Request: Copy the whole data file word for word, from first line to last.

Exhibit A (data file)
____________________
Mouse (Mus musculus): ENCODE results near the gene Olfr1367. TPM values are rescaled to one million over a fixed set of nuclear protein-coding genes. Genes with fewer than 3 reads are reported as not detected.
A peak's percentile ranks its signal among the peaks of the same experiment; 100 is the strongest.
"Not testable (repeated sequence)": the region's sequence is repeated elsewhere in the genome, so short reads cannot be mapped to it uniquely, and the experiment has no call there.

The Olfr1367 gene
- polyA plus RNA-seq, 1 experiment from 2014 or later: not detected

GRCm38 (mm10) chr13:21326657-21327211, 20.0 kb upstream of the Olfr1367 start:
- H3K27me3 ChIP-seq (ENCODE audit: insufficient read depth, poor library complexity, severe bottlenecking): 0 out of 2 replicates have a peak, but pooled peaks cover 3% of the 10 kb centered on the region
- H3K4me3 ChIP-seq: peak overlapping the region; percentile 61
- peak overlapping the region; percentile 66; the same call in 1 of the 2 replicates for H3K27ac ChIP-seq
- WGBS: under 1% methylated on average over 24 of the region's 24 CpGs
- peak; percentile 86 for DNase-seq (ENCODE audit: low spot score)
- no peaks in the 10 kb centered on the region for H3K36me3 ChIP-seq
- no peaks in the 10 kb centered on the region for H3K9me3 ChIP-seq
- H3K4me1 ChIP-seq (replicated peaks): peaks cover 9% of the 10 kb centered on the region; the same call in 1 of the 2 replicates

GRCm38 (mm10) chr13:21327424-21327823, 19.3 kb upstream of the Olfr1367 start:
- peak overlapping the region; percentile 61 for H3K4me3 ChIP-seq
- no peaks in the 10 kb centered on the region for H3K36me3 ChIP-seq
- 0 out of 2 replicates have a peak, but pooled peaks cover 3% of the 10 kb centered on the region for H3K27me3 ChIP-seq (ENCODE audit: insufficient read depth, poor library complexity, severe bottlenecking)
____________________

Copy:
Mouse (Mus musculus): ENCODE results near the gene Olfr1367. TPM values are rescaled to one million over a fixed set of nuclear protein-coding genes. Genes with fewer than 3 reads are reported as not detected.
A peak's percentile ranks its signal among the peaks of the same experiment; 100 is the strongest.
"Not testable (repeated sequence)": the region's sequence is repeated elsewhere in the genome, so short reads cannot be mapped to it uniquely, and the experiment has no call there.

The Olfr1367 gene
- polyA plus RNA-seq, 1 experiment from 2014 or later: not detected

GRCm38 (mm10) chr13:21326657-21327211, 20.0 kb upstream of the Olfr1367 start:
- H3K27me3 ChIP-seq (ENCODE audit: insufficient read depth, poor library complexity, severe bottlenecking): 0 out of 2 replicates have a peak, but pooled peaks cover 3% of the 10 kb centered on the region
- H3K4me3 ChIP-seq: peak overlapping the region; percentile 61
- peak overlapping the region; percentile 66; the same call in 1 of the 2 replicates for H3K27ac ChIP-seq
- WGBS: under 1% methylated on average over 24 of the region's 24 CpGs
- peak; percentile 86 for DNase-seq (ENCODE audit: low spot score)
- no peaks in the 10 kb centered on the region for H3K36me3 ChIP-seq
- no peaks in the 10 kb centered on the region for H3K9me3 ChIP-seq
- H3K4me1 ChIP-seq (replicated peaks): peaks cover 9% of the 10 kb centered on the region; the same call in 1 of the 2 replicates

GRCm38 (mm10) chr13:21327424-21327823, 19.3 kb upstream of the Olfr1367 start:
- peak overlapping the region; percentile 61 for H3K4me3 ChIP-seq
- no peaks in the 10 kb centered on the region for H3K36me3 ChIP-seq
- 0 out of 2 replicates have a peak, but pooled peaks cover 3% of the 10 kb centered on the region for H3K27me3 ChIP-seq (ENCODE audit: insufficient read depth, poor library complexity, severe bottlenecking)